When bringing a rescued pet into your home be very aware of the subtle and sometimes not so subtle hints they give you. Our rescued Golden, Maggie was very fearful of loud noises, such as, thunder, firecrackers, shotguns, pans falling out of the cabinet, etc. She needed a safe place (under the bed) and time to adjust after each episode. We don't know what circumstances created her fears, but we loved her through them. She is now almost 8 years old (we got her when she was 14 months) and she can now tolerate mild storms and shotgun blasts in the woods near our home. She rarely gets under the bed anymore. Patience!
By Diana from Prospect, KY
I agree Diana, sometimes it takes patience and a lot of love to bring these precious pets around. All of my dogs and kitties are from rescue, and I have no idea of their backgrounds when I sign the papers.
They are well worth any little quirks they might have when we take them into our hearts and homes.
I have noticed that some breeds are more afraid of noises than other breeds are. I had a golden/shepherd mix that was scared of thunderstorms, and the shepherds seem to share that trait as well. My golden, actually taught my siamese cat mixes to be afraid of the thunder as well, and eventually they all huddled in the bathroom together with the cats on her back. It was not really funny, but it was interesting to see, I did a lot of therapy on getting them used to storms, but still never did quite eradicate the behaviors of running and hiding during storms.
Each pet is different, just like children in one family! Cats can be very skittish. I had one siamese who stayed in the dining room, under the table, for about 6 months. This was her space, and she would not mix with my other two cats. Finally they learned to be kind of friends and not hiss. This kitty was a love to my husband and me, but did not like anyone who came to the house!
A vet once told me years ago that if a puppy is taken away from its' mama too soon, it will be skiddish and afraid of loud noises, gun fire, fireworks, etc. Glad your little one is so blessed to be in such a loving and patient family. What a lucky girl!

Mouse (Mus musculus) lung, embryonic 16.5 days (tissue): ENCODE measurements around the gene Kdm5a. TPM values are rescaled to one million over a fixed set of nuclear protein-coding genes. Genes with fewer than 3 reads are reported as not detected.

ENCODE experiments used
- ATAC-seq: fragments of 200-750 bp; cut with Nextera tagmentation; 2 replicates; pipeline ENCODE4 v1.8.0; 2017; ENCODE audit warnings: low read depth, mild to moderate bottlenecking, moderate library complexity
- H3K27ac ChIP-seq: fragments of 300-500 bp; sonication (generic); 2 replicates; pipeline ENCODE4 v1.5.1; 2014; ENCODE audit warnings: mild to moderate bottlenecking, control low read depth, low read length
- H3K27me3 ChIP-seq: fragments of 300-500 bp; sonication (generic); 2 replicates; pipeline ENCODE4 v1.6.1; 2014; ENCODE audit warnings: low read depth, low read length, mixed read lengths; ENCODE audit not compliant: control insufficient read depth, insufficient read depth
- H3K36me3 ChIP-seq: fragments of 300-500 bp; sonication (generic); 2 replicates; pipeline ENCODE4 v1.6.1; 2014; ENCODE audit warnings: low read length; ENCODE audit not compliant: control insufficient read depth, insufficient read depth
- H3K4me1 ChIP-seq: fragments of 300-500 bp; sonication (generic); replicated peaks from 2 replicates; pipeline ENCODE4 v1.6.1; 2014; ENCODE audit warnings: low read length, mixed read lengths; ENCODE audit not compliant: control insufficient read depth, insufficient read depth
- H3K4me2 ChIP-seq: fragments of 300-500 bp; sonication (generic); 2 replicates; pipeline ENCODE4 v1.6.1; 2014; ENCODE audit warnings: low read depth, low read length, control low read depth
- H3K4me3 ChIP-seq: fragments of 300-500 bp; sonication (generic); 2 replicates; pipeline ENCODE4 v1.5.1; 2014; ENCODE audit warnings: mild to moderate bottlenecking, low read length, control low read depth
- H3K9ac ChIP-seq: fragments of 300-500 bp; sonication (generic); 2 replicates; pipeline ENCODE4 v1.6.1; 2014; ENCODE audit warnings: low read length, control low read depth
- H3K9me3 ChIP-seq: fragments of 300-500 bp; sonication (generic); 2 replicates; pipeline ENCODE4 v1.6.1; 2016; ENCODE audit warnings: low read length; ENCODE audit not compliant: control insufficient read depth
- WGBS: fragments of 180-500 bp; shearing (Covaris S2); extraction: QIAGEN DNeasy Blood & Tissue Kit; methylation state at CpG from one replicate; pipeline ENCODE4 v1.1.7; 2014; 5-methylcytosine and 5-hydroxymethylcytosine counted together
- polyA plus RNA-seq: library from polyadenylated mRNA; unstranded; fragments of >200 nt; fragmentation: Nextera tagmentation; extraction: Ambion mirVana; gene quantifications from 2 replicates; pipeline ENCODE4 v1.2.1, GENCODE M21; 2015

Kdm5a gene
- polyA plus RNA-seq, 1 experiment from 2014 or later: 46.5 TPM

If Maggie ever needs to crawl under the bed, I can always be found there during a thunderstorm. lol I just do not like loud and unexpected noises. I'm glad Maggie has adjusted. I think I'm too old to adjust now. Love Maggie
This is such important advice! Not just for dogs but for any pet, and especially important for those coming from rescue. We have no way of knowing exactly what these poor babies went through. And they have no way of telling us what they need or why. So like you said, we need to be very aware of the subtle and sometimes not so subtle hints they give us, and understand that they don't want to be or like to be that scared. But they are and they need us to be patient with them and love them through it.
Thank you so much for this post. I wish there was a way to write it across the sky so that everyone could read it on a daily basis!
You are an angel not only to your Maggie, but to all adopted and rescued pets!
Very true, patience will always reward you with traumatized animals. I have two rescue dogs, (amongst the other spoiled pooches!) and one lived under our buffet for the first six months whilst the border collie yelped and ran for her life at the sight of any stick, hose, vacuum cleaner hose or similar item. We knew she had been beaten for the first seven years of her life, but finally, after three years with us, she is now only slightly wary of sticks, but perfectly fine around brooms, mops etc. It was a wonderful day, the first time she didn't run for cover. Brought a tear to our eyes!
Thank you for rescuing instead of buying! And you once again prove that point that thru love and patience, animals will respond and be wonderful companions. Bless your family! xo
I brought home a rescued 5 year old Greyhound. After a few weeks he seemed a little depressed. The dog track I got him from were offering a video of the dogs that raced there. I called them & ordered a video of his races. When it arrived I popped it into the video player. I have a 50" TV. At first he didn't pay attention to it. But I kept pointing to him in the video and saying his name. After several attempts he started watching it.
Suddenly, as if a light bulb went on in his head he recognized himself! Immediately, his posture changed-his depression disappeared. It was as if he wanted me to know who he was - an athlete and champion racer. There's more to a dogs feelings than we think.
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